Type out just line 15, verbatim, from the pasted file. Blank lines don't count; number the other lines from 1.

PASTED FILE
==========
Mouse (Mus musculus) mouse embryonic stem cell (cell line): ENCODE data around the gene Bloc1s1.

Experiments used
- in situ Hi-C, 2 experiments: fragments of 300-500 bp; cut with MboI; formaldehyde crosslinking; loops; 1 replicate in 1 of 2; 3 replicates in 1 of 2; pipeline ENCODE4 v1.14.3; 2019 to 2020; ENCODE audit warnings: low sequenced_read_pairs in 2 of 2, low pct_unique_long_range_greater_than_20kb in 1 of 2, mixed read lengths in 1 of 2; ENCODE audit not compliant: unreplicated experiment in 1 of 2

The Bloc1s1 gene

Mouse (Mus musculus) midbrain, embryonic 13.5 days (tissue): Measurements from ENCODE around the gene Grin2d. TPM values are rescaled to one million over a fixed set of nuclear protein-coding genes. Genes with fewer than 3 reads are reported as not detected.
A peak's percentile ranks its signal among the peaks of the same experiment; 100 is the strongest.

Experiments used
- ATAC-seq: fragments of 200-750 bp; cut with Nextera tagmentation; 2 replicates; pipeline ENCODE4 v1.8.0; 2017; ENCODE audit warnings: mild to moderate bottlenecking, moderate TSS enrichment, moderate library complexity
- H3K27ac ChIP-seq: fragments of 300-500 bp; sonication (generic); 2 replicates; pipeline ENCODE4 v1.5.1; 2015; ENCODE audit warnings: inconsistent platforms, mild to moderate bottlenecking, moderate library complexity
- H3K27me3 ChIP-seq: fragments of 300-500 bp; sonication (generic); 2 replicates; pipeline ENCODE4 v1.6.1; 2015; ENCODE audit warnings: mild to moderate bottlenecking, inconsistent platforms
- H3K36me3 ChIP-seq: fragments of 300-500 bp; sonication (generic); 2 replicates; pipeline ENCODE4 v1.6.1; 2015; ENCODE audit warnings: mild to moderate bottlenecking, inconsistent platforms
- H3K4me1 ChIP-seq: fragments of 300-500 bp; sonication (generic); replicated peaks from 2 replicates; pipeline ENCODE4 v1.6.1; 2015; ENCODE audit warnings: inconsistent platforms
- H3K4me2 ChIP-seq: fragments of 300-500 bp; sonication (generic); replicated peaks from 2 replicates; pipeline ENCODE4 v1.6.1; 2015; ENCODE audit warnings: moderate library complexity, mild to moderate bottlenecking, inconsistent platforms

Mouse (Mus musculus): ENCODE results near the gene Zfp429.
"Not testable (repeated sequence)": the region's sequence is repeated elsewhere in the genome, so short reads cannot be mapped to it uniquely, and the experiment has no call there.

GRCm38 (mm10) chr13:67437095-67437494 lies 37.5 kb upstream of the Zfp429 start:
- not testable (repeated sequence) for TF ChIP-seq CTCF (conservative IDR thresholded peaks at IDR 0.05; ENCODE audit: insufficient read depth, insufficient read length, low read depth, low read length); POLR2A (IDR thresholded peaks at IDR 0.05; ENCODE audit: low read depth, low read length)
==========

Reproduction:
"Not testable (repeated sequence)": the region's sequence is repeated elsewhere in the genome, so short reads cannot be mapped to it uniquely, and the experiment has no call there.